This 8 minutes timelapse documents NASA’s Mars Exploration Rover – Opportunity traveling 42.2 kilometers (a full marathon if you will), over roughly 12 years. The Rover started it journey on January 2004 and the footage goes up to 2014 (the rover is still going though).

The photos are not coming from a high-end camera, but rather from the hazard-avoidance cameras mounted on the little vehicle and used to…. avoid obstacles while zooming through. Those are “two B&W cameras with 120 degree field of view, that provide additional data about the rover’s surroundings“.

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Awesome Photo of the International Space Station Over a Full Moon

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Moving at 27,600 km/h the International Space Station orbits Earth every 90 minutes or so, making it relatively easy to spot the spacecraft.

Dedicated websites and apps make visible passes incredibly easy to view, but seeing the ISS cross the moon is a whole nother story; let alone a full moon.

In the case of Australian amateur photographer Dylan O’Donnell he had to wait 12 months to finally get a 0.33 second long window to capture this image. Obviously he nailed it.

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Amazing 4K Time Lapse Created Using 109GB of NASA Space Photos

Source: screenshot (Vimeo/NASA)

Source: screenshot (Vimeo/NASA)

The International Space Station is a joint venture run by NASA, the European Space Agency and the equivalent agencies from Russia, Japan and Canada.

I don’t know about the other agencies, but NASA and ESA do an excellent job releasing their outlandish footage to the public, and some of the public puts the footage to great use.

One of these people is Dmitry Pisanko, who collected 95,623 of the publicly accessible raw images, and after lots of editing and working his magic put together a 4K time lapse showing some of the best views seen from space.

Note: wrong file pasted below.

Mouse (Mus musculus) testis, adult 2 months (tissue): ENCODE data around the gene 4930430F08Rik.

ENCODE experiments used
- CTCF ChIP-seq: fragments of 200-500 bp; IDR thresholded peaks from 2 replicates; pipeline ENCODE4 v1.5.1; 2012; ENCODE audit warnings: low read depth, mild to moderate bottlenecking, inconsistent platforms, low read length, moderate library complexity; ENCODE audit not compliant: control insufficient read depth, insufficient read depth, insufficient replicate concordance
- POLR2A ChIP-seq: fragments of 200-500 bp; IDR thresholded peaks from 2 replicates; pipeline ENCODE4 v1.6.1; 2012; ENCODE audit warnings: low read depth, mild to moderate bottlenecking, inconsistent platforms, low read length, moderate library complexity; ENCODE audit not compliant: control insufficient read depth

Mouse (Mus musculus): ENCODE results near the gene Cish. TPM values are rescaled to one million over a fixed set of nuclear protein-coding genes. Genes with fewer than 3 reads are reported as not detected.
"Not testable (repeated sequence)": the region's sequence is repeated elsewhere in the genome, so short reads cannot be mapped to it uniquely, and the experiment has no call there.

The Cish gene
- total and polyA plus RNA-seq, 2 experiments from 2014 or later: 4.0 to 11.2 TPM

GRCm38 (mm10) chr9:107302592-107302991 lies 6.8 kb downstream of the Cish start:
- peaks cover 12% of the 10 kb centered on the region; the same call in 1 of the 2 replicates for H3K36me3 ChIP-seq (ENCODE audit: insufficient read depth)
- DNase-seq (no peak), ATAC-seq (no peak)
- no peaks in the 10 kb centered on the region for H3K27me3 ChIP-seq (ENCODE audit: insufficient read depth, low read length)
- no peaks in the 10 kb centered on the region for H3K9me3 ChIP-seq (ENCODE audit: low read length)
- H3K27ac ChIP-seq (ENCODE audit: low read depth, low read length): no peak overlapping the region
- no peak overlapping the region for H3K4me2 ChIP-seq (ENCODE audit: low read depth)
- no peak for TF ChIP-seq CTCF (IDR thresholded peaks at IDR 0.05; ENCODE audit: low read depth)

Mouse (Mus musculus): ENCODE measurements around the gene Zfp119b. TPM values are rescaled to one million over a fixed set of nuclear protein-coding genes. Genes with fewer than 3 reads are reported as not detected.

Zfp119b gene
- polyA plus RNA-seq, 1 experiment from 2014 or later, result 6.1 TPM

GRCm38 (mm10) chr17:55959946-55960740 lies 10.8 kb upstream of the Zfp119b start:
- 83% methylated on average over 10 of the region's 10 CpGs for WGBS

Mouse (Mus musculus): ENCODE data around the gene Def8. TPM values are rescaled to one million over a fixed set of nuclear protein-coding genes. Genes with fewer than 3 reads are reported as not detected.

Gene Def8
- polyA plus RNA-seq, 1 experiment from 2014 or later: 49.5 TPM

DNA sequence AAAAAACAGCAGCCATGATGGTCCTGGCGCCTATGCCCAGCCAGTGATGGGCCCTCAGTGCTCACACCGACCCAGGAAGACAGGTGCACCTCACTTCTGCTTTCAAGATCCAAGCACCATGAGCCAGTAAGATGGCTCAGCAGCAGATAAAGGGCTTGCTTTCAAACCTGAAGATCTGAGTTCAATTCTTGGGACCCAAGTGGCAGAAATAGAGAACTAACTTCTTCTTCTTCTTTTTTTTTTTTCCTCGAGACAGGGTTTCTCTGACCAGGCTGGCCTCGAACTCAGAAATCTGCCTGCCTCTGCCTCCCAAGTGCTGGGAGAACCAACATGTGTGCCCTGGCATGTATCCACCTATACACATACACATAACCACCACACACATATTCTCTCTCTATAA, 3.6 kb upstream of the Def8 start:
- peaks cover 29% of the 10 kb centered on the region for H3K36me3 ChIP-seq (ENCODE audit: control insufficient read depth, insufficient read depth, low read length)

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This Photo of a Sunset Was Captured By a Robot. On Mars.

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The Mars Curiosity Rover snapped this photo of a Martian sunset several weeks ago, on SOL 956 to be exact, and beamed it back to Earth.

Never mind the Rover’s impressive photographic skills, I still find it mind blowing that such a high-res image travelled 225,300,000 km and made it with all the pixels in the right order.

The photo was taken using the left Mastcam, one of several camera systems found on Curiosity.

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NASA 2,540mm F/8 Lens for Sale on eBay

Source: eBay

Source: eBay

Joining the list of cool and rare photography gear for sale on eBay is a gigantic 2,540mm lens, of the kind NASA used to track the Saturn V rocket launch in the Apollo and several other programs.

Weighing in at 180 pounds, original case included, you might need a rocket of your own to lug this lens around.

The seller does not mention which footage was captured with this specific lens, but the manufacturer’s grandson told him that the Challenger Space Shuttle disaster was tracked and filmed with one of these Jonel-brand lenses.